Knobloch syndrome

What causes Knobloch syndrome?

Some cases of Knobloch syndrome are caused by mutations in the COL18A1 gene. This gene provides instructions for making a protein that is used to assemble type XVIII collagen. Collagens are a family of proteins that strengthen and support connective tissues, such as skin, bone, tendons, and ligaments, throughout the body. The condition has also been linked to a specific region on chromosome 17, known as 17q11.2. However, researchers have not determined which gene in this region is associated with Knobloch syndrome.

Last updated on 05-01-20

How is Knoblch syndrome inherited?

Knobloch syndrome has an autosomal recessive pattern of inheritance, which means that both copies of the gene in each cell have mutations. The parents of an individual with an autosomal recessive condition each carry one copy of the mutated gene, but they do not show signs and symptoms of the condition. When 2 carriers of an autosomal recessive condition have children, each cild has a:

  • 25% chance to be affected
  • 50% chance to be an unaffected carrier like each parent
  • 25% chance to be unaffected and not a carrier

Last updated on 05-01-20

What is Knobloch syndrome?

Knobloch syndrome is characterized by severe vision problems and skull defects. The most common features include extreme nearsightedness (high myopia), recurrent retinal detachment, and occipital encephalocele. There are three types of Knobloch syndrome, which can be distinguished by the underlying genetic cause. Knobloch syndrome type I is caused by mutations in the COL18A1 gene. The genes associated with Knobloch syndrome type 2 and type 3 have not been identified; however, Knobloch syndrome type 3 has been linked to a specific region on chromosome 17, known as 17q11.2. Knobloch syndrome follows an autosomal recessive pattern of inheritance. Treatment is aimed at addressing the symptoms present in each individual and may include surgery to repair retinal detachments and occiptal encephaloceles.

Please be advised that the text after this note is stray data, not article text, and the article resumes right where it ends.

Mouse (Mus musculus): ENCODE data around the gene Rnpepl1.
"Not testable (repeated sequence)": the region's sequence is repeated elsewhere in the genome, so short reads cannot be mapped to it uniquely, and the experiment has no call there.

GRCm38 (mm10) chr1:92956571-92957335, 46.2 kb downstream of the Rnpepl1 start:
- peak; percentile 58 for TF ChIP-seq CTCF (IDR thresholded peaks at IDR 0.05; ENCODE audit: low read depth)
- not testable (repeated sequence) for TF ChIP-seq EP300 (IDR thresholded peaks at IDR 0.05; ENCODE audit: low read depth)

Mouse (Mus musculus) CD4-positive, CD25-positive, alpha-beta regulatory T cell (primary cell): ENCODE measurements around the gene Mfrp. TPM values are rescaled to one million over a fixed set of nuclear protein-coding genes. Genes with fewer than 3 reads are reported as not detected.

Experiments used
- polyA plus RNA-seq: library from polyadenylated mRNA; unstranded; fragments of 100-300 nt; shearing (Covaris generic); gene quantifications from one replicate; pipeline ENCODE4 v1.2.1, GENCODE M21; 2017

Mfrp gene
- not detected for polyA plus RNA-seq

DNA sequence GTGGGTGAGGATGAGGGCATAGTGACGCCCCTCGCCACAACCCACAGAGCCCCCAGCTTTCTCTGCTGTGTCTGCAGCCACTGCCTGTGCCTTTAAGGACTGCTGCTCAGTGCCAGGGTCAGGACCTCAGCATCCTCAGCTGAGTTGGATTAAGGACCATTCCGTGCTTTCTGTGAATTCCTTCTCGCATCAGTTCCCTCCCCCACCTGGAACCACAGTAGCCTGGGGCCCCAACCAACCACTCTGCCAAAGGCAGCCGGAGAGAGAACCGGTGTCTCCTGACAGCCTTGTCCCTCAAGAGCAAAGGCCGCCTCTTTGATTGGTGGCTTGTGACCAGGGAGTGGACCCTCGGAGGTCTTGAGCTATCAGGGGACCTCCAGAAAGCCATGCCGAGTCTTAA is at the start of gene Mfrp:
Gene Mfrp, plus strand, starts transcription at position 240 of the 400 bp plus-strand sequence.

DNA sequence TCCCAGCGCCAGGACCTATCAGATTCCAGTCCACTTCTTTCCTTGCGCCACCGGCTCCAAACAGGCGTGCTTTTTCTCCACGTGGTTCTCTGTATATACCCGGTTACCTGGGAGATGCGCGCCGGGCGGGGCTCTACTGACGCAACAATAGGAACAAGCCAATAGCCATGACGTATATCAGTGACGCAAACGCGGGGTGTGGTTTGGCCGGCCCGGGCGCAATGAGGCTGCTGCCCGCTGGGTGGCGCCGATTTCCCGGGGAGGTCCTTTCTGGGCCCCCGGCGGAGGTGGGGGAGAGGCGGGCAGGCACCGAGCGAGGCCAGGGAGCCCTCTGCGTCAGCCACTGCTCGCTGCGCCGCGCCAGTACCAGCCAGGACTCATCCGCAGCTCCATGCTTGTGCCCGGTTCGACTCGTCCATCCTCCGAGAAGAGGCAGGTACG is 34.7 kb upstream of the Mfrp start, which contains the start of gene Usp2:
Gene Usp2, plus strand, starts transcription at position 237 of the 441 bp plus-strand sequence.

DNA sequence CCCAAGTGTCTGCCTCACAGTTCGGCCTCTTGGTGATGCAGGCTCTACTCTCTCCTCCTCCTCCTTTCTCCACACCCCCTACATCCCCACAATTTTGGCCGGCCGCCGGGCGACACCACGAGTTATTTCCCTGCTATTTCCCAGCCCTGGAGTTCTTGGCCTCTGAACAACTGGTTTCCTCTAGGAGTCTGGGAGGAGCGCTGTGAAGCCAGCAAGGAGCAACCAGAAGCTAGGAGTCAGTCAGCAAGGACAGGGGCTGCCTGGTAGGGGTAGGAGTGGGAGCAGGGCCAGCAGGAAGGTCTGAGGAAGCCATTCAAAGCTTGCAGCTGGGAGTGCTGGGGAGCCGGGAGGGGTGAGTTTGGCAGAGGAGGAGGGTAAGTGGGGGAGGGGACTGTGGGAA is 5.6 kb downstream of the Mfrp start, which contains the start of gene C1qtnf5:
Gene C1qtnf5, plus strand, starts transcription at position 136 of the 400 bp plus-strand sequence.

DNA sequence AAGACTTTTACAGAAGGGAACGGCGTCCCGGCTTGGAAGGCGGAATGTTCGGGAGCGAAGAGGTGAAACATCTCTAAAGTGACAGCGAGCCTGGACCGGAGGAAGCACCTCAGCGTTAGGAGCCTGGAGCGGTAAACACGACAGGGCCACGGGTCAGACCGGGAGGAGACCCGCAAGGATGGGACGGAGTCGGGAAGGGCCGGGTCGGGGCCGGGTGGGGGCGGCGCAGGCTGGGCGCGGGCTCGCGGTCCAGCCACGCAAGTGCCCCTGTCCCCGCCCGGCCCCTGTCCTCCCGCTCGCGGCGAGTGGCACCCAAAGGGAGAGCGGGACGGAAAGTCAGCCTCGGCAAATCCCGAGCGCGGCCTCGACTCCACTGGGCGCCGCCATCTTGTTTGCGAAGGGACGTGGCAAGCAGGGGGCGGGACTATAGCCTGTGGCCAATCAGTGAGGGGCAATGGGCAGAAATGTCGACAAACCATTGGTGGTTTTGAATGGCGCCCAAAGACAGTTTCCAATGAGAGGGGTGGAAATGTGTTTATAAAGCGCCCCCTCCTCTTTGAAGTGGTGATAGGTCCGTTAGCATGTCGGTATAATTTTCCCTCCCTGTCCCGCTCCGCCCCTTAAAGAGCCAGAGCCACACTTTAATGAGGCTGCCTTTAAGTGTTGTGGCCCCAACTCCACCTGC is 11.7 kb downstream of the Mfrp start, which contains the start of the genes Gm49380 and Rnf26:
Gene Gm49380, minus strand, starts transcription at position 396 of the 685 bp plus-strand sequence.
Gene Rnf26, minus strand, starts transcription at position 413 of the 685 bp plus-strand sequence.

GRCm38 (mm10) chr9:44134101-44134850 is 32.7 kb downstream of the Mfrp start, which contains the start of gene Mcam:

Last updated on 05-01-20

How did Knobloch syndrome get its name?

Knobloch syndrome is named after one of the authors who first published an article on this condition. In 1971, a family was described by W.H. Knobloch and J.M. Layer in which 5 of 10 siblings had severe nearsightedness (myopia), recurrent retinal detachment, and encephalocele. All of the affected siblings had normal intelligence. The parents were unaffected and were not related to one another.

Last updated on 05-01-20

Name: National Alliance for Eye and Vision Research (NAEVR) 1801 Rockville Pike, Suite 400
Rockville, MD, 20852, United States
Phone: 240-221-2905 Fax : 240-221-0370 Email: jamesj@eyeresearch.org Url: http://www.eyeresearch.org/
Name: Foundation Fighting Blindness 7168 Columbia Gateway Drive, Suite 100
Columbia, MD, 21046, United States
Phone: +1-410-423-0600 TTY: 1-800-683-5551 Toll Free: 1-800-683-5555 Email: info@fightblindness.org Url: https://www.fightingblindness.org/
Name: Retina International Ausstellungsstr. 36 8005 Zurich
Switzerland
Phone: + 41 (0)44 444 10 77 Email: info@retina-international.org Url: http://www.retina-international.org

Connect with other users with Knobloch syndrome on the RareGuru app

Do you have information about a disease, disorder, or syndrome? Want to suggest a symptom?
Please send suggestions to RareGuru!

The RareGuru disease database is regularly updated using data generously provided by GARD, the United States Genetic and Rare Disease Information Center.

People Using the App

Join the RareGuru Community

To connect, share, empower and heal today.

People Using the App